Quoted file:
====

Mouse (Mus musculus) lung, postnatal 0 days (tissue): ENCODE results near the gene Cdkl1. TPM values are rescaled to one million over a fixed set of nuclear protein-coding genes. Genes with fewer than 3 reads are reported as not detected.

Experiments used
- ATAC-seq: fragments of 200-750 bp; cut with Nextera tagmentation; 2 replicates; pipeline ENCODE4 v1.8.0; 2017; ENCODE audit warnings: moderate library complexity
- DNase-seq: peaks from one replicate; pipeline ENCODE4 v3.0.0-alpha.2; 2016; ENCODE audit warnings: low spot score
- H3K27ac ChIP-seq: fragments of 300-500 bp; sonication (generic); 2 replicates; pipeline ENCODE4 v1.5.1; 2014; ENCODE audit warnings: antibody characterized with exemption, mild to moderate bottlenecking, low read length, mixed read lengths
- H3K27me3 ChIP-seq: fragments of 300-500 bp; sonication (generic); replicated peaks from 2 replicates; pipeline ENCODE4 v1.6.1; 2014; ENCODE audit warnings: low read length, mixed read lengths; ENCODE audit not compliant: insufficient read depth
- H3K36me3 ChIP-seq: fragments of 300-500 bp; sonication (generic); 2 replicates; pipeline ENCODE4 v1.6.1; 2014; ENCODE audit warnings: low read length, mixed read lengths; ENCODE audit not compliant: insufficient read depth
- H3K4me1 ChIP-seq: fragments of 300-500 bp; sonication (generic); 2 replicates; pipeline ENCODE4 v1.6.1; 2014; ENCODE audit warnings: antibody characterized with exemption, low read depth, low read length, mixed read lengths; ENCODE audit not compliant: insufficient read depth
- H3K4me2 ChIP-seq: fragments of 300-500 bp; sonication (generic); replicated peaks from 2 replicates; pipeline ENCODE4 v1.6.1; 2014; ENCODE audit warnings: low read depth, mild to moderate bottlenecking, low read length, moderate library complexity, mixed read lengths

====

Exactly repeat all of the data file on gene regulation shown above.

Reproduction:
Mouse (Mus musculus) lung, postnatal 0 days (tissue): ENCODE results near the gene Cdkl1. TPM values are rescaled to one million over a fixed set of nuclear protein-coding genes. Genes with fewer than 3 reads are reported as not detected.

Experiments used
- ATAC-seq: fragments of 200-750 bp; cut with Nextera tagmentation; 2 replicates; pipeline ENCODE4 v1.8.0; 2017; ENCODE audit warnings: moderate library complexity
- DNase-seq: peaks from one replicate; pipeline ENCODE4 v3.0.0-alpha.2; 2016; ENCODE audit warnings: low spot score
- H3K27ac ChIP-seq: fragments of 300-500 bp; sonication (generic); 2 replicates; pipeline ENCODE4 v1.5.1; 2014; ENCODE audit warnings: antibody characterized with exemption, mild to moderate bottlenecking, low read length, mixed read lengths
- H3K27me3 ChIP-seq: fragments of 300-500 bp; sonication (generic); replicated peaks from 2 replicates; pipeline ENCODE4 v1.6.1; 2014; ENCODE audit warnings: low read length, mixed read lengths; ENCODE audit not compliant: insufficient read depth
- H3K36me3 ChIP-seq: fragments of 300-500 bp; sonication (generic); 2 replicates; pipeline ENCODE4 v1.6.1; 2014; ENCODE audit warnings: low read length, mixed read lengths; ENCODE audit not compliant: insufficient read depth
- H3K4me1 ChIP-seq: fragments of 300-500 bp; sonication (generic); 2 replicates; pipeline ENCODE4 v1.6.1; 2014; ENCODE audit warnings: antibody characterized with exemption, low read depth, low read length, mixed read lengths; ENCODE audit not compliant: insufficient read depth
- H3K4me2 ChIP-seq: fragments of 300-500 bp; sonication (generic); replicated peaks from 2 replicates; pipeline ENCODE4 v1.6.1; 2014; ENCODE audit warnings: low read depth, mild to moderate bottlenecking, low read length, moderate library complexity, mixed read lengths